malariaThis disease, which can be mild or severe, is carried by one-celled organisms called protozoans and transmitted by mosquitoes. According to CDC, the microscopic parasite develops inside human red blood cells, where waste substances accumulate and eventually are dumped into the bloodstream. There, they trigger an immune response.

Symptoms. Fever, vomiting, headaches and dry, hot skin followed by drenching sweats. In severe cases malaria leads to coma and death. In Africa, a child dies from malaria every minute. Antimalarial drugs taken for prevention by travelers can delay the appearance of malaria symptoms by weeks or months.

How you get it. In most cases, from parasites transmitted through the sting of a mosquito from the genus Anopheles.

How to prevent it. Take anti-malaria pills if your travel doctor recommends them. Sleep in a screened room inside a bed net sprayed with insecticide. By day, apply insect repellent. (Photo: CDC/Centers for Disease Control and Prevention)

River blindness (onchoceriasis)

This disease infects about 25 million people worldwide, according to the World Health Organization. About 1 percent of cases lead to permanent blindness.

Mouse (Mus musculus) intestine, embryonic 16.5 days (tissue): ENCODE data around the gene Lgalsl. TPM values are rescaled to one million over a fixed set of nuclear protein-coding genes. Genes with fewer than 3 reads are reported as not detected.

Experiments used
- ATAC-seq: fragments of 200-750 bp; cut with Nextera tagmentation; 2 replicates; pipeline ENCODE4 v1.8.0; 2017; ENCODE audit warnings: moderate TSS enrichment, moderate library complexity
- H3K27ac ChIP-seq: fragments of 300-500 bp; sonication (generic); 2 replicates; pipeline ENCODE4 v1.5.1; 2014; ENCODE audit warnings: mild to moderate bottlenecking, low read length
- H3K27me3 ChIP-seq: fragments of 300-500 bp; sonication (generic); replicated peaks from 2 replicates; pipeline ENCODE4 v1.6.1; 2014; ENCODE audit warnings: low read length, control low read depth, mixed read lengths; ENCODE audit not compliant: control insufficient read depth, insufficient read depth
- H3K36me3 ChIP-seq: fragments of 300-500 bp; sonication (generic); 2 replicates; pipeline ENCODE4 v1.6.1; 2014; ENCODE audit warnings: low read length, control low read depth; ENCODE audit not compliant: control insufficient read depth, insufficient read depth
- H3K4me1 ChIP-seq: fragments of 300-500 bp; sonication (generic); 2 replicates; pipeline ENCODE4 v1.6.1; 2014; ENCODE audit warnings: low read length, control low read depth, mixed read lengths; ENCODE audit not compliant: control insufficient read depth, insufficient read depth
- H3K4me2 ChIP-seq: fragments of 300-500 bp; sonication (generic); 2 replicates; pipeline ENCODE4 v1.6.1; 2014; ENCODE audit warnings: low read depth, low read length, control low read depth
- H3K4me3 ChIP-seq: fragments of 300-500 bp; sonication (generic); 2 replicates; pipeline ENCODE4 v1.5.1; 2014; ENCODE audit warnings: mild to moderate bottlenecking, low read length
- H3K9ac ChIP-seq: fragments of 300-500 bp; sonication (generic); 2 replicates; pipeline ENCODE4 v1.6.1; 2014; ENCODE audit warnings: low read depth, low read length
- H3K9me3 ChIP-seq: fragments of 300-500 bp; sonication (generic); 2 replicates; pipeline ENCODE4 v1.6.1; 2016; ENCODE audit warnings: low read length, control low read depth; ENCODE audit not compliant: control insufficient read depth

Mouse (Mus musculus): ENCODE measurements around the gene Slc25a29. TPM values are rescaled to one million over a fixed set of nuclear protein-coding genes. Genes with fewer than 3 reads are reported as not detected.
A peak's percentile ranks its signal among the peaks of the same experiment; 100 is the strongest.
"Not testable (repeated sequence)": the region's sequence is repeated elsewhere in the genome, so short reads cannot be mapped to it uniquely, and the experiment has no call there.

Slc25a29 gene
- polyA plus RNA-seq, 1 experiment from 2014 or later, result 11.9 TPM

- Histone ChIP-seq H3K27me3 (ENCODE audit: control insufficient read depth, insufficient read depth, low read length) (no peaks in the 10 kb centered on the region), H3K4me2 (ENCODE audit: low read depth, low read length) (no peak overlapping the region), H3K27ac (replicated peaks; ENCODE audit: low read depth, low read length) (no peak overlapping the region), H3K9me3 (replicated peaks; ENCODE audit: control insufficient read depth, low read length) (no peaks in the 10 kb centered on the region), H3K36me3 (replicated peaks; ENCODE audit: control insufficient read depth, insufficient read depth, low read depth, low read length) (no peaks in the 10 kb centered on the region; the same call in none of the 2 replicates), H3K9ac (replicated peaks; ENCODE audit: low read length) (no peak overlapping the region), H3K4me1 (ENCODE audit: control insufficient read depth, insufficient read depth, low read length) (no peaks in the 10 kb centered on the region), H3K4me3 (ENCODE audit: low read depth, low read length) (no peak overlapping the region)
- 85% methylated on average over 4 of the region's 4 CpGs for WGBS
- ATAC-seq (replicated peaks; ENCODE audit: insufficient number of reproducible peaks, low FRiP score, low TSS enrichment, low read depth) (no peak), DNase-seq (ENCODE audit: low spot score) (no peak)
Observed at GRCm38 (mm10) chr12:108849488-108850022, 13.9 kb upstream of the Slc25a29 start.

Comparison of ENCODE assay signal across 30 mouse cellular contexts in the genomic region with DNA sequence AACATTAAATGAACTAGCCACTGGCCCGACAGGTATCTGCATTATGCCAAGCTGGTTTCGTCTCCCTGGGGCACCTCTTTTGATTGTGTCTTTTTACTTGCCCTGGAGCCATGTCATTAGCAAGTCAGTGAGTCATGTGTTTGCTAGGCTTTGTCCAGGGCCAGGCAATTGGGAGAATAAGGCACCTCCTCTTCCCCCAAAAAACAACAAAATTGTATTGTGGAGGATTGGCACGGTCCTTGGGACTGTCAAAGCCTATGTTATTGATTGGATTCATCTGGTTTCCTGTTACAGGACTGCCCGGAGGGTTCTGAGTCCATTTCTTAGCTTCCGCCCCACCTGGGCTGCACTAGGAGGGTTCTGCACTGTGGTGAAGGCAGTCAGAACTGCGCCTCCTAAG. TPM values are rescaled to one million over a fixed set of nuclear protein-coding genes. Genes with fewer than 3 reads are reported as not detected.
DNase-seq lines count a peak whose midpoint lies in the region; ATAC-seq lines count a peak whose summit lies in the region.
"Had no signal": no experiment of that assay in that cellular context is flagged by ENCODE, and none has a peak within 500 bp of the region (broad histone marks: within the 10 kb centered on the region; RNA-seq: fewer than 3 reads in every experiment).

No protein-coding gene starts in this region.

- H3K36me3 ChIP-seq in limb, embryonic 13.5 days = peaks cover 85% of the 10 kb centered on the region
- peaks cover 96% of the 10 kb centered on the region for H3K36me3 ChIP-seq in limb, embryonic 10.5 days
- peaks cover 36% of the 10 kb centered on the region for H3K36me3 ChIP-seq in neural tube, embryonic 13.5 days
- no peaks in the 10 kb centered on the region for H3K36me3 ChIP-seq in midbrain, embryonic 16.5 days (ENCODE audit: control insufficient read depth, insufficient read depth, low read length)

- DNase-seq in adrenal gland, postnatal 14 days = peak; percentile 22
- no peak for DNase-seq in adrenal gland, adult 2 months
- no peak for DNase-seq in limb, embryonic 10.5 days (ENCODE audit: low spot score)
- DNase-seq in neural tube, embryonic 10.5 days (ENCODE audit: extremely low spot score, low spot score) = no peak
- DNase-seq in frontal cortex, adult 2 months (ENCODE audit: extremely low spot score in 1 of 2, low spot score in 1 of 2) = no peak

onchoceriasisSymptoms. Itching, rashes, skin discoloration and blindness.

How you get it. From black flies that typically live near rivers in Africa, Yemen and tropical regions of South America. Parasitic worms (nematodes) are spread by the fly’s bite and grow beneath the skin, according to the CDC.

How to prevent it. Although the risk to tourists is low, the CDC advises applying DEET to exposed skin and wearing protective clothing treated with permethrin. (Photo: CDC/Centers for Disease Control and Prevention)

“Brain-eating” infections

Known popularly as a “brain-eating amoeba,” Naegleria fowleri causes a very rare but deadly brain infection called primary amoebic meningoencephalitis. The amoeba is found around the world, but in the United States, most infections occur in Southern-tier states . Only 35 known U.S. infections have occurred from 2005 to 2014.

Symptoms. Headache, stiff neck and vomiting, progressing to confusion, seizures and hallucinations. Coma and death usually occur about five days after the onset of illness, which is 97 percent fatal, according to the CDC.

How you get it. From getting water infested with the parasite up your nose. N. fowleri thrives in warm freshwater such as rivers, lakes, streams, swimming pools without sufficient chlorination and even some tap water. But not to worry: Swallowing water containing N. fowleri is harmless, the CDC advisory notes.

How to prevent it. Check local warnings before lake or river swimming. Avoid diving, jumping or otherwise submerging your head in the water. If you do sinus rinsing, the CDC warns, boil the water first or use a chlorine bleach solution to disinfect it.

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Steve Evans, MA, is an award-winning journalist with more than 20 years experience in daily news, investigative, health and business journalism. Among other jobs, he has served as managing editor of the Central Virginia Newspaper Group, as a senior writer for SNL Financial and as a staff writer for The Progress Index and the Richmond Times-Dispatch.